And Su, I’m including this post in your The Changing Seasons theme, even though there are four seasons in every year, not just one. On this occasion, I wanted to remember the best of the year that’s on its way out.

Just click on any image if you want to see it full size. Thank you, Jude, for a mind-stretching challenge during a year when my brain usually seems to be filled with little more than bran. And Su, yours is a challenge I’ll join again too. Next time, I might even stick to the rules.

Around the World in Ten Photos (10)

Blogging challenges

As prophesied, most of you knew we were in Germany yesterday and many of you knew it was Bamberg too. I’d forgotten that this too is a UNESCO World Heritage site – maybe I should have built my whole tour on this? Today will be a lot easier. Just look at the name of my blog. I thought we’d go all Christmassy.

Andrew of Have Bag, Will Travel invited me to join him and other bloggers to post one favourite travel picture a day for ten days without explanation, then each day, nominate someone new to join in on the same terms. Lots of us have participated. Thank you, those of you who accepted my own invitation to be part of the fun. It’s not too late, but on the eve of Christmas Eve, I’m guessing nobody else will. Maybe after the holiday? Just link back to this post of you’d like to.

We didn’t go worldwide at all. I have no photos from our time in Canada and America, and I don’t know Australasia and Africa. But I enjoyed my virtual journey and hope you did too.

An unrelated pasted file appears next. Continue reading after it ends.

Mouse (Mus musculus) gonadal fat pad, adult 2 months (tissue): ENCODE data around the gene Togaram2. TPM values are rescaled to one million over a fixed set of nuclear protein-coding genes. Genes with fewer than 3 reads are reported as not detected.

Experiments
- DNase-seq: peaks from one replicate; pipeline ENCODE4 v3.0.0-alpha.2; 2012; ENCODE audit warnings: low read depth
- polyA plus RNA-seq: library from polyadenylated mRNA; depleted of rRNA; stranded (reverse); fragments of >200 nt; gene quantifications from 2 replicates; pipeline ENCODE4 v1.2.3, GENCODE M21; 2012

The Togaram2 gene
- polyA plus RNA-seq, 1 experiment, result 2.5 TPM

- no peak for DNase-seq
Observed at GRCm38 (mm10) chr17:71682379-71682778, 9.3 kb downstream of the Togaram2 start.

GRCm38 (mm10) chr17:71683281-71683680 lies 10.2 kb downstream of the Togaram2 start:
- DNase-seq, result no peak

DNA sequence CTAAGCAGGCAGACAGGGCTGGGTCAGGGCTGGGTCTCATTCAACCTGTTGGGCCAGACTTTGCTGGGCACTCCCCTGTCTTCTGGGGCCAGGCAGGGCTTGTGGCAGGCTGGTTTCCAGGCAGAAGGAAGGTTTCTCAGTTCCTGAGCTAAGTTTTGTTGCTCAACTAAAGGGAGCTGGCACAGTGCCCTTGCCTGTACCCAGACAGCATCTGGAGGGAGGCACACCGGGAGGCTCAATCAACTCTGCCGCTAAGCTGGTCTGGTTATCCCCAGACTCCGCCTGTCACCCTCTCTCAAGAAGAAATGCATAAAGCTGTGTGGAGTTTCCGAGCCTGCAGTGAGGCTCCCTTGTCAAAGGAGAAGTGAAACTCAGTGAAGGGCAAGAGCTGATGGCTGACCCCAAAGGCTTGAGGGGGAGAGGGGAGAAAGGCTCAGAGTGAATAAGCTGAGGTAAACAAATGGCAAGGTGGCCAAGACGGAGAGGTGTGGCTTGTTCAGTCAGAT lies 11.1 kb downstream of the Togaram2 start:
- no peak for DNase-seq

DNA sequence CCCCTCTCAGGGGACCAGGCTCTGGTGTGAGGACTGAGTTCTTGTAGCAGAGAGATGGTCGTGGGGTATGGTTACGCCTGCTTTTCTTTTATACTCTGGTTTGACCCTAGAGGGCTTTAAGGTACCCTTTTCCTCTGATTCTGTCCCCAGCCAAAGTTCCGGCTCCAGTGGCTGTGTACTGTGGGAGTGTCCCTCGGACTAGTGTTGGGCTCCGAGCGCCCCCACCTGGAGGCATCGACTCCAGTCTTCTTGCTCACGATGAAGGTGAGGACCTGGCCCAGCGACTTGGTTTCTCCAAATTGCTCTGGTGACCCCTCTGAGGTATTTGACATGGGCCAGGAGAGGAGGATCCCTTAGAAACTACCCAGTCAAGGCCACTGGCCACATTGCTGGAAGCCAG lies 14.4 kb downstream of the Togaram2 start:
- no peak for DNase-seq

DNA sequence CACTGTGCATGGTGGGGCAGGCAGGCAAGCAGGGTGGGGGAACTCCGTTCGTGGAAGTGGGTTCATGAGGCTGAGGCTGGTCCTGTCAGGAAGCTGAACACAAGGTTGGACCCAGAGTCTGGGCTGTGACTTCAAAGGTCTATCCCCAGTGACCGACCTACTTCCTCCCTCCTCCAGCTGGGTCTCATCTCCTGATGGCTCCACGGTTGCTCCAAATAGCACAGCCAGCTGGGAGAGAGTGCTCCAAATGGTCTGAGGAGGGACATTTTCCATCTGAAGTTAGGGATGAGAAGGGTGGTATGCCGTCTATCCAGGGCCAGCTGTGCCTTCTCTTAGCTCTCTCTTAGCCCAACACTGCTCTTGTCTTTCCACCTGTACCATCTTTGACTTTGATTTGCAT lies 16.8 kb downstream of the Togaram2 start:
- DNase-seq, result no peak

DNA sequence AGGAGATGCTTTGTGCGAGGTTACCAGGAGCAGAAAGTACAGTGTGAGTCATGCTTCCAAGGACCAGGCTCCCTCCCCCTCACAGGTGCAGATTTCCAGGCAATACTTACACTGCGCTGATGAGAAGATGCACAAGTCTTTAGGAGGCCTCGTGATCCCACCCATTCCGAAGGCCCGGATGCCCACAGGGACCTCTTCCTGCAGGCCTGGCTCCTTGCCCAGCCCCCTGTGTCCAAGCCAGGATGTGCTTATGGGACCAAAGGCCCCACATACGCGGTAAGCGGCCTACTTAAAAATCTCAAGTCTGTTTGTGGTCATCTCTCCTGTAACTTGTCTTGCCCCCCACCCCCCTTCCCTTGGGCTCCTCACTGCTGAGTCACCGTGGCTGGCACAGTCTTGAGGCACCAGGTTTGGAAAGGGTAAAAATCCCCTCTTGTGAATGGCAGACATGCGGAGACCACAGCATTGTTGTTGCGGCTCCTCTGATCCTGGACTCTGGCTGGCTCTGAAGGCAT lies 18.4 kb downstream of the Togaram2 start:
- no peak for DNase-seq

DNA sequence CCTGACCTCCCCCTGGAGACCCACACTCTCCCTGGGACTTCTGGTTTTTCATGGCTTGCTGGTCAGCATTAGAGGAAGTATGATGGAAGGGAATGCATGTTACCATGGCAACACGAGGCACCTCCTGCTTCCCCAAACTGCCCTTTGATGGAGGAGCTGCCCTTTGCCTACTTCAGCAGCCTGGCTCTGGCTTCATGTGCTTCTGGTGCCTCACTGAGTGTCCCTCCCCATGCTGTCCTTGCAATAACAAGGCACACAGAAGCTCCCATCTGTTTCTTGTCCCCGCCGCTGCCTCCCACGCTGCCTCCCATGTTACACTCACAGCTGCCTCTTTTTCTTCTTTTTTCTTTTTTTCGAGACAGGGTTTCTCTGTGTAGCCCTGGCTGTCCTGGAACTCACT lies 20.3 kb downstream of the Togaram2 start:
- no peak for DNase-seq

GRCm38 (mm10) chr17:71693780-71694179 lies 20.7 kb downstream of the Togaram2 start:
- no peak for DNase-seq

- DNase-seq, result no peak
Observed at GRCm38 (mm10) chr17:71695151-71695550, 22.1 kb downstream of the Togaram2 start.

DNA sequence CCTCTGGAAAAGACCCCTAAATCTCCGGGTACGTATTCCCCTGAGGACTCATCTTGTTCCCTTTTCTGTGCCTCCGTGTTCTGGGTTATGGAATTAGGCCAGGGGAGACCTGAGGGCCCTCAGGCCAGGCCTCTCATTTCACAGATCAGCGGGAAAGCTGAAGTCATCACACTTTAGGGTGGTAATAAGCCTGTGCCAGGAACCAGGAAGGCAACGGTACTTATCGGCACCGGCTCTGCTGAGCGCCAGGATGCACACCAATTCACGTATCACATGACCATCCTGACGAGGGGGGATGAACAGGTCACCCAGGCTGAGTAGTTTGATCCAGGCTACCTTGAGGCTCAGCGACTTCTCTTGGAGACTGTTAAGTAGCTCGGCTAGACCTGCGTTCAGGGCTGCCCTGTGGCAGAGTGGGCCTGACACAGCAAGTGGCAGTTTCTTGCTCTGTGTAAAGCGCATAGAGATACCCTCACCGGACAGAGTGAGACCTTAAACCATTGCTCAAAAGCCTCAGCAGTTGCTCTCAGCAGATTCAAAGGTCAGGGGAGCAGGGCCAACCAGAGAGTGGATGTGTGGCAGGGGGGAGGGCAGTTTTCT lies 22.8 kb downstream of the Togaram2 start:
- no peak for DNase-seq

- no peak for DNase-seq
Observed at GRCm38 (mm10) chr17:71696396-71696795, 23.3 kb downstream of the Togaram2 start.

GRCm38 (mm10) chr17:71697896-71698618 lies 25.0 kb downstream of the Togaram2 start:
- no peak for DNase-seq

Around the World in Ten Photos (9)

Blogging challenges

I spotted yesterday’s rather eye-catching windows as we were walking back to the car park just beyond the old town area of Strasbourg. It seemed an appropriate place to visit as Britain embarks on its foolhardy plan to Take Back Control outside Europe. Oh to be in England, now that Johnson’s here …

I’ve given you some tough images to identify. Here, surely you can get the country right? And this town is a tourist destination, so maybe that too.

Andrew of Have Bag, Will Travel invited me to join him and other bloggers to post one favourite travel picture a day for ten days without explanation, then each day, nominate someone new to join in on the same terms. It’s too near Christmas to name someone specific. I’m just saying to all of you – if you’d like to join in, please do. It’s quite good fun, and all I ask you to do is link back to this post so I know that you’ve posted a photo.

Around the World in Ten Photos (8)

Blogging challenges

Seoul in South Korea was our destination yesterday. We were here during Chuseok, a celebration that was once harvest thanksgiving, and is now a family celebration rather like Thanksgiving in America. Hence the young woman in hanbok: traditional dress. We were at one of the five major palaces in Seoul: Gyeongbokgung – a royal palace with – as is so often the case in Korea, a tranquil water garden.

Today, you won’t have a clue. Even guessing the continent would be a triumph. But it’s Monday Window time, and I love this shot. So there you go.

Andrew of Have Bag, Will Travel invited me to join him and other bloggers to post one favourite travel picture a day for ten days without explanation, then each day, nominate someone new to join in on the same terms. It’s too near Christmas to name someone specific. I’m just saying to all of you – if you’d like to join in, please do. It’s quite good fun, and all I ask you to do is link back to this post so I know that you’ve posted a photo.